Patient Education: Pictures Go a Long Way Towards Understanding

Patients like to be well informed.  In today’s day and age, the typical patient has some degree of knowledge from prior research online.  Obviously, much of what they learn might be misleading or patently wrong, depending on the source they’ve searched, but all-in-all many patients have some correct general idea of their problem before they make their first appointment with you.  What they often lack is an understanding of the basic medical mechanics that causes their ailment, and usually explaining this in layman’s terms goes a long way especially when it comes to treatment and outcomes.  This is particularly true when discussing surgery.  In many cases surgery requires more than just cutting something out.  Surgery also serves to enhance function, allowing the body to do more effectively what it’s designed to do, to correct an abnormal process and make it normal.  Case in point: placing tympanostomy tubes in the ear.  Explaining how this surgery helps can be difficult (see the post Ear Tubes and Otitis Media as an example) without some visual aid other than the doc pointing to your ear.

Drawings and diagrams go a long way to effectively communicate the rationale for treatment, including surgery.  This also improves the post-operative period, where recovery often is better than expected since the experience is already anticipated and made less unpredictable.  We get fewer postop phone calls when patients are better informed.

In my office—as there are in many other doctors’ offices—are posters hanging on the wall depicting illustrations of various body parts, organs, from a variety of perspectives.  Many of these were created by pharmaceutical and medical device companies with their name and logo displayed, many times in not so subtle ways.  Yes, this is blatant advertising, but many of these posters are quite good, and I’ve personally never felt compelled to use a particular vendor’s product just because of the educational display.  In fact, I don’t recall what vendor is behind each of the various posters and educational items despite using them over many years.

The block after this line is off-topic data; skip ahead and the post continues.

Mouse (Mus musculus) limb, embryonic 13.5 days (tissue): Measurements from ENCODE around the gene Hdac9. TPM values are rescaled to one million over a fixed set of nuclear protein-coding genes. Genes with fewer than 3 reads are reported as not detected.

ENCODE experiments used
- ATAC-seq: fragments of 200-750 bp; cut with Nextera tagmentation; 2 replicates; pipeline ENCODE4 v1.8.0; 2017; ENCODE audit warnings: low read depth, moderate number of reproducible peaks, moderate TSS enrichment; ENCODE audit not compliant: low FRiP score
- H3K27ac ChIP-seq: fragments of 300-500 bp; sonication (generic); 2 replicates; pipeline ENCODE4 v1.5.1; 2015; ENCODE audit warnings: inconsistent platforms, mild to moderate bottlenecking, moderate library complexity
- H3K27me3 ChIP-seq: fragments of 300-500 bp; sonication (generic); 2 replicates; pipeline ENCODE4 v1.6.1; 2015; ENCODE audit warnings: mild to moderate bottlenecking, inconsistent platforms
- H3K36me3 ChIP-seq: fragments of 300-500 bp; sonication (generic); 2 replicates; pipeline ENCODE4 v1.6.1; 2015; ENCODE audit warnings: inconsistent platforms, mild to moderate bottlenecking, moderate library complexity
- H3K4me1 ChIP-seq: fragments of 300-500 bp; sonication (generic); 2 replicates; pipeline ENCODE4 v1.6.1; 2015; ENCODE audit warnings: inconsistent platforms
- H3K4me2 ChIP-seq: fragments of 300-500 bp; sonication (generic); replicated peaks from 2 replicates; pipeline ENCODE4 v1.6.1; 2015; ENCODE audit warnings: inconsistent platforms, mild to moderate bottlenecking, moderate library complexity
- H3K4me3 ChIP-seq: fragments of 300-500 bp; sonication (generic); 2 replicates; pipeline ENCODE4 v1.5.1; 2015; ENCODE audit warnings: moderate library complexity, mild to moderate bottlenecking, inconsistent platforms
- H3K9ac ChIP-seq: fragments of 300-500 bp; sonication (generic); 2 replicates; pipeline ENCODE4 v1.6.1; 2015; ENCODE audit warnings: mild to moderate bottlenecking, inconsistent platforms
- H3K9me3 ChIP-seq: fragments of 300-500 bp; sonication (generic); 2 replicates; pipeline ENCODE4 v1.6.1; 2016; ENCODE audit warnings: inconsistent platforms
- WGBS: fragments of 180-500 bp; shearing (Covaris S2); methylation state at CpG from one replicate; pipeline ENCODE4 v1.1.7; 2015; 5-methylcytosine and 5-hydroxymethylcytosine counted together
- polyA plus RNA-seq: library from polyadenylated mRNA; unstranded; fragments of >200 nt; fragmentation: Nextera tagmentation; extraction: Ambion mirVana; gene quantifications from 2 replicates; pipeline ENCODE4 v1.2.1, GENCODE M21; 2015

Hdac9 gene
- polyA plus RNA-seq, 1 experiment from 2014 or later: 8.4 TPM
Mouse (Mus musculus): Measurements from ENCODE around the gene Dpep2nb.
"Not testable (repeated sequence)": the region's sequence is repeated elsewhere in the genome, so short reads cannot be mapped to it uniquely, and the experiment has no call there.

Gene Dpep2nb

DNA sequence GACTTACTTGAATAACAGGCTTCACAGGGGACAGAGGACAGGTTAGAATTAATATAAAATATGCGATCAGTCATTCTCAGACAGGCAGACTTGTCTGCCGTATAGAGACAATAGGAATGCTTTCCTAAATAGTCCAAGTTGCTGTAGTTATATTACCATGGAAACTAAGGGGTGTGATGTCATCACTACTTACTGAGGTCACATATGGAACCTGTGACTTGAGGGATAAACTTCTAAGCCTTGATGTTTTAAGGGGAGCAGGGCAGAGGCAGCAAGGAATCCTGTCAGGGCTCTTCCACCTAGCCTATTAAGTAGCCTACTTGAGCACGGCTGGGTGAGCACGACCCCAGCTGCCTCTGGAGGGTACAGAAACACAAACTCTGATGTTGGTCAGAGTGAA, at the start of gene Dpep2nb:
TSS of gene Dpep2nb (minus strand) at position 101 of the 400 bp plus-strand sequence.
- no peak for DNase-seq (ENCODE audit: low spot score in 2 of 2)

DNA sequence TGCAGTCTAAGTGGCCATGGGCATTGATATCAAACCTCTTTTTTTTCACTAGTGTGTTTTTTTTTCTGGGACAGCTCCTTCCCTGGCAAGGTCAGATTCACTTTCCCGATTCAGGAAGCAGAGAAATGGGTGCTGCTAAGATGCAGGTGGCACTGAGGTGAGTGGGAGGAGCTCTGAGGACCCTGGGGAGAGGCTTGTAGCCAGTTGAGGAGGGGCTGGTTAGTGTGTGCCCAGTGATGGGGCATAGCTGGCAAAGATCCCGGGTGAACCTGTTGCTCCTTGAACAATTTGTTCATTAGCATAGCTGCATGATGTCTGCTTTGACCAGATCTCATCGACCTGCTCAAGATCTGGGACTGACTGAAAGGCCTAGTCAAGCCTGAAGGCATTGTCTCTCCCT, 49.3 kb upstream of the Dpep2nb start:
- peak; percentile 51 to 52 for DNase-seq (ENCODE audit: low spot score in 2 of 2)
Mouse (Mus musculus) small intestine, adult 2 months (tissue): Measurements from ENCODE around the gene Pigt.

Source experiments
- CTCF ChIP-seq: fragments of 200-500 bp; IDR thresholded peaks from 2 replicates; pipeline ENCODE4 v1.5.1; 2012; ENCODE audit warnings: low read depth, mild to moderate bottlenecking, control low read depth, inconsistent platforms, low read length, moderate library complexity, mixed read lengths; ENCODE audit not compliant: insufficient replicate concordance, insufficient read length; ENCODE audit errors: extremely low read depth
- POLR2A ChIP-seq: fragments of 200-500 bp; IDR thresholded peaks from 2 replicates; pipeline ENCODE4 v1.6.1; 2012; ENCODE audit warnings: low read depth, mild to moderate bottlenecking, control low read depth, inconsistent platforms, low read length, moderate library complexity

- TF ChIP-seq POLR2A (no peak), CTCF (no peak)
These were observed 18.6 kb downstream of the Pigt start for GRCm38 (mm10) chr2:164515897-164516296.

As with all things in life, aging takes its toll, posters being no exception.  By happenstance one day, I noticed some of those posters curling and fraying at the edges, and the once lustrous surfaces were fading.  Seeing these day-in and day-out, my staff nor I realized the changes.  Nor had a single patient brought this to our attention.  Yet that day I realized these appeared a bit shabby and unprofessional, and wondered whether the patient sitting in the exam room might get the impression of—although entirely unintended-- uncleanliness or subpar performance elsewhere.

So I decided to take those posters down.  But first I had to find something to put in their place, since the empty wall in their absence would look so…empty.  Nature abhors a vacuum, so it is said.  Then the idea of creating my own posters struck my fancy.  As you may have seen from my previous posts, I enjoy artsy stuff.  So I created posters for subjects I tend to discuss frequently with patients. 

The photo at the beginning is not so clear due to reflection from the glass (I forgot to shoot a photo prior to framing) but the drawings are also found in prior posts in this blog site.  Framing these will increase longevity but also improves the aesthetics.  I believe an office should be visually appealing and relaxing, which in turn decreases (hopefully) patient anxiety.  We also apply this philosophy by the attitude and manner in which my staff engages with our patients and amongst themselves—in a more informal, friendly and often humorous fashion.  We have other non-medical related art work hanging in various places in the office, by my hand and the hand of others.  Patients often bring this up, leading to chats about things completely removed from medicine.  The purpose of all of this is to lower the seriousness of the environment and better humanize the experience. 

©Randall S. Fong, M.D.